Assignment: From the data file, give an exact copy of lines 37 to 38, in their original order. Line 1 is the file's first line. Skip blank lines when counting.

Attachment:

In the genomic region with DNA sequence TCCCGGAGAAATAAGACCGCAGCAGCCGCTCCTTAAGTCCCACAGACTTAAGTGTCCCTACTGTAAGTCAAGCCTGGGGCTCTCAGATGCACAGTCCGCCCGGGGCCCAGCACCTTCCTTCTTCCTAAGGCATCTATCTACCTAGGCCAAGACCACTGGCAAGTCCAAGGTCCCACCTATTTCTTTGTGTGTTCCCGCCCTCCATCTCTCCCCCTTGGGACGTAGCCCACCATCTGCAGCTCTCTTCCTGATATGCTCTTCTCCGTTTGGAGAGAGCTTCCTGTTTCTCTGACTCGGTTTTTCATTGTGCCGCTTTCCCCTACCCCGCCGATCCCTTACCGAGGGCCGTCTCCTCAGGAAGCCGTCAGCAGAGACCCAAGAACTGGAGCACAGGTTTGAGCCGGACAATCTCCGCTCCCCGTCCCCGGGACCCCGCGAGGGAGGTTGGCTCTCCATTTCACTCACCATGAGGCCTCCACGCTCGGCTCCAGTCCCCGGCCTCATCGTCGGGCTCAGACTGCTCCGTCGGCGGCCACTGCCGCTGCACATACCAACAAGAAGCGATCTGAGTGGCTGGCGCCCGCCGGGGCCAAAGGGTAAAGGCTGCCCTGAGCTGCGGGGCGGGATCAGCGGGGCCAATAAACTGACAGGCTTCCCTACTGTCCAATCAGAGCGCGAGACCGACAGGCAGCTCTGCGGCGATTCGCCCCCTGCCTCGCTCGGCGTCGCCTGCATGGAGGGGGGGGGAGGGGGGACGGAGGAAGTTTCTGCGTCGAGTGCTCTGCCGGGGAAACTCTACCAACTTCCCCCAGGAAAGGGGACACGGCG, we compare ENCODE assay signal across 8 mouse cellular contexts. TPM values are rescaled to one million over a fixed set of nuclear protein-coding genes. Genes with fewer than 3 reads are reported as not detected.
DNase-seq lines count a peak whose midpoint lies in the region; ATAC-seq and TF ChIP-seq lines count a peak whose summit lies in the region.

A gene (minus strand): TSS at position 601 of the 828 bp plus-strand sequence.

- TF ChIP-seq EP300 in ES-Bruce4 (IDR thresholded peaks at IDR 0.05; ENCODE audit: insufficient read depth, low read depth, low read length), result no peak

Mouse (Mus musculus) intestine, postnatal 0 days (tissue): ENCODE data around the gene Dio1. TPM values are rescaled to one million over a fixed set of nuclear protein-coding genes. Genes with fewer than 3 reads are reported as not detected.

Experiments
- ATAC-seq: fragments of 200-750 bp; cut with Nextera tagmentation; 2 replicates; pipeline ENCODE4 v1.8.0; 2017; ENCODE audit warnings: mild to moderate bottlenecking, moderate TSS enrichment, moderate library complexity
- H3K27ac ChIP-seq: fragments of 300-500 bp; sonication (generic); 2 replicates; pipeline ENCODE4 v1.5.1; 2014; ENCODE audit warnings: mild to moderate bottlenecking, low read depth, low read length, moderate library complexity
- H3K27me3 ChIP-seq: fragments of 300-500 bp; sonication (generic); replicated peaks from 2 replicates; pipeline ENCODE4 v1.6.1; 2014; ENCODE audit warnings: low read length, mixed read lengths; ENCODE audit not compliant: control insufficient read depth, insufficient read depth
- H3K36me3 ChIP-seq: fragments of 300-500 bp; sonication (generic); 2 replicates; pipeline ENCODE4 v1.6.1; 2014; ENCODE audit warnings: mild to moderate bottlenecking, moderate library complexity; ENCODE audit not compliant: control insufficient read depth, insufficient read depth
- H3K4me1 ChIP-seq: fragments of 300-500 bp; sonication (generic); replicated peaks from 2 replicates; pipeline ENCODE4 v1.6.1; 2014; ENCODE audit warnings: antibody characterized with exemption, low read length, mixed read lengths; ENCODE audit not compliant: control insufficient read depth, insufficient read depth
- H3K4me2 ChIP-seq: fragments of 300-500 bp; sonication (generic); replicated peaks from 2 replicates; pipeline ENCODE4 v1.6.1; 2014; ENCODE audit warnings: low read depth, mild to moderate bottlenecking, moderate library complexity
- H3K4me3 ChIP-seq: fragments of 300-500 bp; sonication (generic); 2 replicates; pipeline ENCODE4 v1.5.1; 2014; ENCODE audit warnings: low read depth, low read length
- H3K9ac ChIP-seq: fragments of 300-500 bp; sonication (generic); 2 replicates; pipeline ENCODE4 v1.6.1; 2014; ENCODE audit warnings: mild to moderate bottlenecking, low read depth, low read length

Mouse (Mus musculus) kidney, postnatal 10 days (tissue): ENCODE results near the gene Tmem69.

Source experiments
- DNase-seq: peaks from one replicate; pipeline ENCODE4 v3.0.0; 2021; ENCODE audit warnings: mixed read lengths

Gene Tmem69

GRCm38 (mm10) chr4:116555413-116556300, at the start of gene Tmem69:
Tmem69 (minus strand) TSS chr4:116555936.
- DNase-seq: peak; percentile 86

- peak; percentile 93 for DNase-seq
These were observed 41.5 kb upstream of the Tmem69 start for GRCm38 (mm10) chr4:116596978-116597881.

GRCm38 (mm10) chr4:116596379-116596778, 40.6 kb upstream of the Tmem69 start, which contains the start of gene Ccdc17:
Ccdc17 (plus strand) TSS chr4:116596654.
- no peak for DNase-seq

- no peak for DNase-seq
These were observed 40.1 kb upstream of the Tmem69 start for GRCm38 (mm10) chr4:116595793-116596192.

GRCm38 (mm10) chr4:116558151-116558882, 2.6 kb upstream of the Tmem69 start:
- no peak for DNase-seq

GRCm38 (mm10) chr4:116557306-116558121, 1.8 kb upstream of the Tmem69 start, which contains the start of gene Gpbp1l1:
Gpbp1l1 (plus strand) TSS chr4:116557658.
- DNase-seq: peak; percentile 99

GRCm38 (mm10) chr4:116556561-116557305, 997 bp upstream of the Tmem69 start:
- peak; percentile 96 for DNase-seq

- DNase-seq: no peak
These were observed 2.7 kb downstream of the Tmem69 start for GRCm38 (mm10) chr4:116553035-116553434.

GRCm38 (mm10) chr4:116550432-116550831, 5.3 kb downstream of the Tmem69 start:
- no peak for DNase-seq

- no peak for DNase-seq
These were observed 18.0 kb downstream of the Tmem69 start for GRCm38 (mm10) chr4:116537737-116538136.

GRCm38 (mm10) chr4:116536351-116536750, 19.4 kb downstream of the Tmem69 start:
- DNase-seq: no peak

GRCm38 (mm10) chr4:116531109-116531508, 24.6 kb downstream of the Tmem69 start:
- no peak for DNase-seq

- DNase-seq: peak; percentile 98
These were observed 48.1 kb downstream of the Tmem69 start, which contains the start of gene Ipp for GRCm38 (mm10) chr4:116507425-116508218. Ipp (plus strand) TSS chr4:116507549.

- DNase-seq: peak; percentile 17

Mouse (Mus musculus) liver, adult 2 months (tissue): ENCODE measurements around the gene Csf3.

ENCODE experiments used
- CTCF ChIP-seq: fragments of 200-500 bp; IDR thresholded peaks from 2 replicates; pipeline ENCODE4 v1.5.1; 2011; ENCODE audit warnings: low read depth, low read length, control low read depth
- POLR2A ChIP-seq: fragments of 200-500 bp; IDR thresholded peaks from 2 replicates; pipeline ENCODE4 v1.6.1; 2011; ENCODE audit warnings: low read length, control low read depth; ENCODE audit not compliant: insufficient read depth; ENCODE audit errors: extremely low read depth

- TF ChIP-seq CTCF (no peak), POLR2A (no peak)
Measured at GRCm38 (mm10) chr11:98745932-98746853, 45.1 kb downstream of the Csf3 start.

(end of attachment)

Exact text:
These were observed 2.7 kb downstream of the Tmem69 start for GRCm38 (mm10) chr4:116553035-116553434.

GRCm38 (mm10) chr4:116550432-116550831, 5.3 kb downstream of the Tmem69 start: